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Unlike Ants, Urban Bees May Prefer a Natural Diet

Between the destruction of open spaces and the rise of urban beekeeping, former country bees are finding themselves in the city a lot these days. Fortunately, the change of scenery might not be impacting their diets too much; researchers say that city bees generally stick to drinking flower nectar, even in the presence of spilled soda. Their study was published in the Journal of Urban Ecology.

Clint Penick is a biologist at NC State University. He’s especially interested in learning about how social insects like bees and ants adapt to new surroundings or circumstances. In 2013, Penick and his colleagues collected ants from the parks, sidewalks, and traffic medians of Manhattan to find out what the ants were eating. 

The answer, unsurprisingly, was garbage—or, more specifically, the remains of junk food. The half-eaten cheeseburgers of city dwellers are so plentiful and calorie-laden that the ants had turned away from their usual diet of dead bugs. 

Would the same be true for urban bees? The researchers decided to find out. They collected honeybees from 39 colonies (24 belonging to beekeepers, and 15 wild) in Raleigh, North Carolina, and the surrounding region. They then tested the bees the same way they’d tested the ants: by looking at stable isotopes in the bugs’ bodies. Everything we eat leaves a chemical signature behind. Foods made from sugarcane and from corn, including corn syrup, have a unique effect on a body’s carbon levels. By looking at a bee’s carbon-13 isotopes, researchers could tell if that bee had been eating people food.

Overall, the bees appeared to be sticking to a fairly natural diet. “Basically, bees are relying on flowers in cities and are not turning to human foods to supplement their diet,” Penick said in a press statement. “This is good news for urban beekeepers. The honey in their hives is mostly coming from flower nectar and not old soda, which is what we originally guessed.” 

The researchers note that this study took place in a mid-sized city and not, say, Manhattan, where the ants were tested. “Even the most urban areas of Raleigh have more than 50 percent open green space,” Penick said. “By comparison, the average site in New York City has only 10 percent green space. So more work needs to be done to evaluate bee diets in our largest cities.”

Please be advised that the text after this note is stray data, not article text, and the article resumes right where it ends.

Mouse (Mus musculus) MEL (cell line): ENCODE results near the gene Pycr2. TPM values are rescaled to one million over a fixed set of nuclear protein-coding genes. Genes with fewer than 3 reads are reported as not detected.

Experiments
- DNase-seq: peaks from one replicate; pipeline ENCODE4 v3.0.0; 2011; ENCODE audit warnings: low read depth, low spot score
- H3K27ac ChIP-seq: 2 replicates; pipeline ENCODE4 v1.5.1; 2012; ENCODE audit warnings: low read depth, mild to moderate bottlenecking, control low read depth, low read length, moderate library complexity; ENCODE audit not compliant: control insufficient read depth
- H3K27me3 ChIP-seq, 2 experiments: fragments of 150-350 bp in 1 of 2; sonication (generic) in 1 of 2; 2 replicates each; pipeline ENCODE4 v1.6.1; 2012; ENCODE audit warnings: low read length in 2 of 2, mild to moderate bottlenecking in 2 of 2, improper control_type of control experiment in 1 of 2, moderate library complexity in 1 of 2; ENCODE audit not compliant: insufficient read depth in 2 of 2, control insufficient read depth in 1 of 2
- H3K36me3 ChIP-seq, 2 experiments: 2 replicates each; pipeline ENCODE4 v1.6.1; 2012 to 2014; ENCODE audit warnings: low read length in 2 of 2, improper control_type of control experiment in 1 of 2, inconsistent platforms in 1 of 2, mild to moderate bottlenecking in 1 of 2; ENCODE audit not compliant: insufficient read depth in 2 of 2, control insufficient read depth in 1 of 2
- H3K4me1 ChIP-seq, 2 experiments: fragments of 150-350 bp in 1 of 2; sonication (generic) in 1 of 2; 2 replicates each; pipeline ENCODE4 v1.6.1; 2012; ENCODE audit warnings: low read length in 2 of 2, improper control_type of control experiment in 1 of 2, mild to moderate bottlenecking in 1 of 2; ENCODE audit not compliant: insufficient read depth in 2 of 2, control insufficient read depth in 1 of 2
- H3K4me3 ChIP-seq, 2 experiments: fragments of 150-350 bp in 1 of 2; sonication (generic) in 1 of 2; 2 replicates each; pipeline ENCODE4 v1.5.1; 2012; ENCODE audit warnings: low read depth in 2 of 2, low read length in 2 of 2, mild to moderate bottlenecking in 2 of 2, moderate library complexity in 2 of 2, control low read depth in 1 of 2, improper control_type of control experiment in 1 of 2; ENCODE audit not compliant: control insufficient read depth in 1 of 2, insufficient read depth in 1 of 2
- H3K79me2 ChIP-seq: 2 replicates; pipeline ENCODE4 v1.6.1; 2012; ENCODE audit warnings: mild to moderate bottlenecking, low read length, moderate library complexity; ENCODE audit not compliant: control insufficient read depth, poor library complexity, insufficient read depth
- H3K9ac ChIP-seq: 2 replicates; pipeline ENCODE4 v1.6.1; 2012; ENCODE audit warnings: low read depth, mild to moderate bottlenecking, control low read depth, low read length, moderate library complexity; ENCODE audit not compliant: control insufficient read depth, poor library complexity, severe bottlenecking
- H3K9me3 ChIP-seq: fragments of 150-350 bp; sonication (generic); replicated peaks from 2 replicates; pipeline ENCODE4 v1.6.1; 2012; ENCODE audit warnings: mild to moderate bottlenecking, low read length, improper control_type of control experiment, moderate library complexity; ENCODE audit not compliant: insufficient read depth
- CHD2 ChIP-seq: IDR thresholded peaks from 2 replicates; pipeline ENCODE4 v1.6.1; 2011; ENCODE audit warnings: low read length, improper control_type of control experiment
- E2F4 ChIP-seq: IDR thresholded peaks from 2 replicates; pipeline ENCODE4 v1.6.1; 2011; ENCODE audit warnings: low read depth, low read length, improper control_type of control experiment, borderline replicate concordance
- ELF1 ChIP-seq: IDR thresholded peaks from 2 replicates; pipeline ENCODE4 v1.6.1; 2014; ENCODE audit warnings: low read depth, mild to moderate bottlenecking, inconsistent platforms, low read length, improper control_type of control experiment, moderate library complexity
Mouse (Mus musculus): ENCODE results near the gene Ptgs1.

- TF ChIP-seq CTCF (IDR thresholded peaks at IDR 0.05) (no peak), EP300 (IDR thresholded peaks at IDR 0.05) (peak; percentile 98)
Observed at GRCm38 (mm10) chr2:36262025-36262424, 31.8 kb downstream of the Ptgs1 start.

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Animals
Where Do Birds Get Their Songs?
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Birds display some of the most impressive vocal abilities in the animal kingdom. They can be heard across great distances, mimic human speech, and even sing using distinct dialects and syntax. The most complex songs take some practice to learn, but as TED-Ed explains, the urge to sing is woven into songbirds' DNA.

Like humans, baby birds learn to communicate from their parents. Adult zebra finches will even speak in the equivalent of "baby talk" when teaching chicks their songs. After hearing the same expressions repeated so many times and trying them out firsthand, the offspring are able to use the same songs as adults.

But nurture isn't the only factor driving this behavior. Even when they grow up without any parents teaching them how to vocalize, birds will start singing on their own. These innate songs are less refined than the ones that are taught, but when they're passed down through multiple generations and shaped over time, they start to sound similar to the learned songs sung by other members of their species.

This suggests that the drive to sing as well as the specific structures of the songs themselves have been ingrained in the animals' genetic code by evolution. You can watch the full story from TED-Ed below, then head over here for a sample of the diverse songs produced by birds.

[h/t TED-Ed]

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Animals
Watch the First-Ever Footage of a Baby Dumbo Octopus
NOAA, Wikimedia Commons // Public Domain
NOAA, Wikimedia Commons // Public Domain

Dumbo octopuses are named for the elephant-ear-like fins they use to navigate the deep sea, but until recently, when and how they developed those floppy appendages were a mystery. Now, for the first time, researchers have caught a newborn Dumbo octopus on tape. As reported in the journal Current Biology, they discovered that the creatures are equipped with the fins from the moment they hatch.

Study co-author Tim Shank, a researcher at the Woods Hole Oceanographic Institution in Massachusetts, spotted the octopus in 2005. During a research expedition in the North Atlantic, one of the remotely operated vehicles he was working with collected several coral branches with something strange attached to them. It looked like a bunch of sandy-colored golf balls at first, but then he realized it was an egg sac.

He and his fellow researchers eventually classified the hatchling that emerged as a member of the genus Grimpoteuthis. In other words, it was a Dumbo octopus, though they couldn't determine the exact species. But you wouldn't need a biology degree to spot its resemblance to Disney's famous elephant, as you can see in the video below.

The octopus hatched with a set of functional fins that allowed it to swim around and hunt right away, and an MRI scan revealed fully-developed internal organs and a complex nervous system. As the researchers wrote in their study, Dumbo octopuses enter the world as "competent juveniles" ready to jump straight into adult life.

Grimpoteuthis spends its life in the deep ocean, which makes it difficult to study. Scientists hope the newly-reported findings will make it easier to identify Grimpoteuthis eggs and hatchlings for future research.

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